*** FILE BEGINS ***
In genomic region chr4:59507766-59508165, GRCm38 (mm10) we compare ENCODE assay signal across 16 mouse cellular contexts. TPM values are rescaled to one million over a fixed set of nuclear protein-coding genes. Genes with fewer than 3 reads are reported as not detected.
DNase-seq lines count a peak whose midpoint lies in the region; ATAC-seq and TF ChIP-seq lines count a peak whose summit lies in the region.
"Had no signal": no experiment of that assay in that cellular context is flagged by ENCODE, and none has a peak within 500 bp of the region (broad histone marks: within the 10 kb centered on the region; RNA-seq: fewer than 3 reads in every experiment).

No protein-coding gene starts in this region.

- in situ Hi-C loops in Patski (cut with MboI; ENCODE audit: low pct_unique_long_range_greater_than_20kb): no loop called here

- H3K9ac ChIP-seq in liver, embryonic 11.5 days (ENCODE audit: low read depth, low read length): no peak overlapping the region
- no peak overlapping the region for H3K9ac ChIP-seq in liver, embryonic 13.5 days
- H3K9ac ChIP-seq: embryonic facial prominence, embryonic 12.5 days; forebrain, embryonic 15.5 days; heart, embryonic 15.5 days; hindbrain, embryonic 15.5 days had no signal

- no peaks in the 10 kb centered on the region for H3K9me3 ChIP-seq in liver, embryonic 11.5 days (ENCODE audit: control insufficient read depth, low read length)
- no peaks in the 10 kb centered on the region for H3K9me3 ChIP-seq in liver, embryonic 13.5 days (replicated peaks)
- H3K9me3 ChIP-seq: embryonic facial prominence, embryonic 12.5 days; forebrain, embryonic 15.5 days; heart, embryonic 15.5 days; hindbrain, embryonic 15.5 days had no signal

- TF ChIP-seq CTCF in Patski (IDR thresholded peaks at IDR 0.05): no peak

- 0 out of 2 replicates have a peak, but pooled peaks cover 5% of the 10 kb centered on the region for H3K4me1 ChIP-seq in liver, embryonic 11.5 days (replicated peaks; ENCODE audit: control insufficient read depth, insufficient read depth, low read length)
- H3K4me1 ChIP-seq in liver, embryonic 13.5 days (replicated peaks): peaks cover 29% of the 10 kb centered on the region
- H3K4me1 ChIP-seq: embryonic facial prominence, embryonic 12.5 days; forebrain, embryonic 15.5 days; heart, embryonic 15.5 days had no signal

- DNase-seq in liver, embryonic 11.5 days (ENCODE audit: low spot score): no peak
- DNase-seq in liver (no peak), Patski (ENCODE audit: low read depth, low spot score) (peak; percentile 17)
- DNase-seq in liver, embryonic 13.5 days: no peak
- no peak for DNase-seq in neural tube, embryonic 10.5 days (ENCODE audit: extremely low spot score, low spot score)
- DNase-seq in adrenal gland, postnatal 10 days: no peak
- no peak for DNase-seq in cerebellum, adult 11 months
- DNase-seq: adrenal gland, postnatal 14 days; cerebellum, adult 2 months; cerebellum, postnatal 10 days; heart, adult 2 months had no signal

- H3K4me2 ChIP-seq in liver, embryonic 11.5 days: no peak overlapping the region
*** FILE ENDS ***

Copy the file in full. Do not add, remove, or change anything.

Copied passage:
In genomic region chr4:59507766-59508165, GRCm38 (mm10) we compare ENCODE assay signal across 16 mouse cellular contexts. TPM values are rescaled to one million over a fixed set of nuclear protein-coding genes. Genes with fewer than 3 reads are reported as not detected.
DNase-seq lines count a peak whose midpoint lies in the region; ATAC-seq and TF ChIP-seq lines count a peak whose summit lies in the region.
"Had no signal": no experiment of that assay in that cellular context is flagged by ENCODE, and none has a peak within 500 bp of the region (broad histone marks: within the 10 kb centered on the region; RNA-seq: fewer than 3 reads in every experiment).

No protein-coding gene starts in this region.

- in situ Hi-C loops in Patski (cut with MboI; ENCODE audit: low pct_unique_long_range_greater_than_20kb): no loop called here

- H3K9ac ChIP-seq in liver, embryonic 11.5 days (ENCODE audit: low read depth, low read length): no peak overlapping the region
- no peak overlapping the region for H3K9ac ChIP-seq in liver, embryonic 13.5 days
- H3K9ac ChIP-seq: embryonic facial prominence, embryonic 12.5 days; forebrain, embryonic 15.5 days; heart, embryonic 15.5 days; hindbrain, embryonic 15.5 days had no signal

- no peaks in the 10 kb centered on the region for H3K9me3 ChIP-seq in liver, embryonic 11.5 days (ENCODE audit: control insufficient read depth, low read length)
- no peaks in the 10 kb centered on the region for H3K9me3 ChIP-seq in liver, embryonic 13.5 days (replicated peaks)
- H3K9me3 ChIP-seq: embryonic facial prominence, embryonic 12.5 days; forebrain, embryonic 15.5 days; heart, embryonic 15.5 days; hindbrain, embryonic 15.5 days had no signal

- TF ChIP-seq CTCF in Patski (IDR thresholded peaks at IDR 0.05): no peak

- 0 out of 2 replicates have a peak, but pooled peaks cover 5% of the 10 kb centered on the region for H3K4me1 ChIP-seq in liver, embryonic 11.5 days (replicated peaks; ENCODE audit: control insufficient read depth, insufficient read depth, low read length)
- H3K4me1 ChIP-seq in liver, embryonic 13.5 days (replicated peaks): peaks cover 29% of the 10 kb centered on the region
- H3K4me1 ChIP-seq: embryonic facial prominence, embryonic 12.5 days; forebrain, embryonic 15.5 days; heart, embryonic 15.5 days had no signal

- DNase-seq in liver, embryonic 11.5 days (ENCODE audit: low spot score): no peak
- DNase-seq in liver (no peak), Patski (ENCODE audit: low read depth, low spot score) (peak; percentile 17)
- DNase-seq in liver, embryonic 13.5 days: no peak
- no peak for DNase-seq in neural tube, embryonic 10.5 days (ENCODE audit: extremely low spot score, low spot score)
- DNase-seq in adrenal gland, postnatal 10 days: no peak
- no peak for DNase-seq in cerebellum, adult 11 months
- DNase-seq: adrenal gland, postnatal 14 days; cerebellum, adult 2 months; cerebellum, postnatal 10 days; heart, adult 2 months had no signal

- H3K4me2 ChIP-seq in liver, embryonic 11.5 days: no peak overlapping the region